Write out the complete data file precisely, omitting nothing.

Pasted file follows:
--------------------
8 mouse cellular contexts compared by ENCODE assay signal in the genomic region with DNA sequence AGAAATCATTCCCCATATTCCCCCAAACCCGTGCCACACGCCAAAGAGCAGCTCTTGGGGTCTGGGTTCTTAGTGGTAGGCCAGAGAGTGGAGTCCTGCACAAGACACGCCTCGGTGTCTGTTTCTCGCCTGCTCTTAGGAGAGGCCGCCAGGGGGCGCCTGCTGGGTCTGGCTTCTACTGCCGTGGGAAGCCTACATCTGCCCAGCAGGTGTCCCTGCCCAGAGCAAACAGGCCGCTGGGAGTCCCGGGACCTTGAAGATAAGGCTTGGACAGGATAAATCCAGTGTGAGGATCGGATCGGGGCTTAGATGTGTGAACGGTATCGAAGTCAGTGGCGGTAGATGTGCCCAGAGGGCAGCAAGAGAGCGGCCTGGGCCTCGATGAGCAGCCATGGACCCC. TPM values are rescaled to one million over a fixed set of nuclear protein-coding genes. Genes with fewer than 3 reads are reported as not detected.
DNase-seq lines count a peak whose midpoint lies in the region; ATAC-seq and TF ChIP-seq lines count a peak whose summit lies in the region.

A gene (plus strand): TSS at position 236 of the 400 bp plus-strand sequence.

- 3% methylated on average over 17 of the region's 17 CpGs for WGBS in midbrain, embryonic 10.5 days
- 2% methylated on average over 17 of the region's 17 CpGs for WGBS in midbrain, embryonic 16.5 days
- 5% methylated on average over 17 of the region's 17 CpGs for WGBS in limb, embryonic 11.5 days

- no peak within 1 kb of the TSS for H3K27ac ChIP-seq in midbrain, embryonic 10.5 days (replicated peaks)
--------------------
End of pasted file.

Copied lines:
8 mouse cellular contexts compared by ENCODE assay signal in the genomic region with DNA sequence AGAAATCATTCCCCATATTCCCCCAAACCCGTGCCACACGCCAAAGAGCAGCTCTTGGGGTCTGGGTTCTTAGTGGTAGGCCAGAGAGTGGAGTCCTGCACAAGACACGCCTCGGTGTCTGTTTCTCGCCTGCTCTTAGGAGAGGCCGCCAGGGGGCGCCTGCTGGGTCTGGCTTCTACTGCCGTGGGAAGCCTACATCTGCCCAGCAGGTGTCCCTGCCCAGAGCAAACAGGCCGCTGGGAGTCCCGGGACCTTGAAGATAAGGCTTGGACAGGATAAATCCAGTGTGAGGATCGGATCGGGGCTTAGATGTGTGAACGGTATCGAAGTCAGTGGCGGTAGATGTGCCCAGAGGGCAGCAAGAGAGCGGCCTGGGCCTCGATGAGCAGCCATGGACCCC. TPM values are rescaled to one million over a fixed set of nuclear protein-coding genes. Genes with fewer than 3 reads are reported as not detected.
DNase-seq lines count a peak whose midpoint lies in the region; ATAC-seq and TF ChIP-seq lines count a peak whose summit lies in the region.

A gene (plus strand): TSS at position 236 of the 400 bp plus-strand sequence.

- 3% methylated on average over 17 of the region's 17 CpGs for WGBS in midbrain, embryonic 10.5 days
- 2% methylated on average over 17 of the region's 17 CpGs for WGBS in midbrain, embryonic 16.5 days
- 5% methylated on average over 17 of the region's 17 CpGs for WGBS in limb, embryonic 11.5 days

- no peak within 1 kb of the TSS for H3K27ac ChIP-seq in midbrain, embryonic 10.5 days (replicated peaks)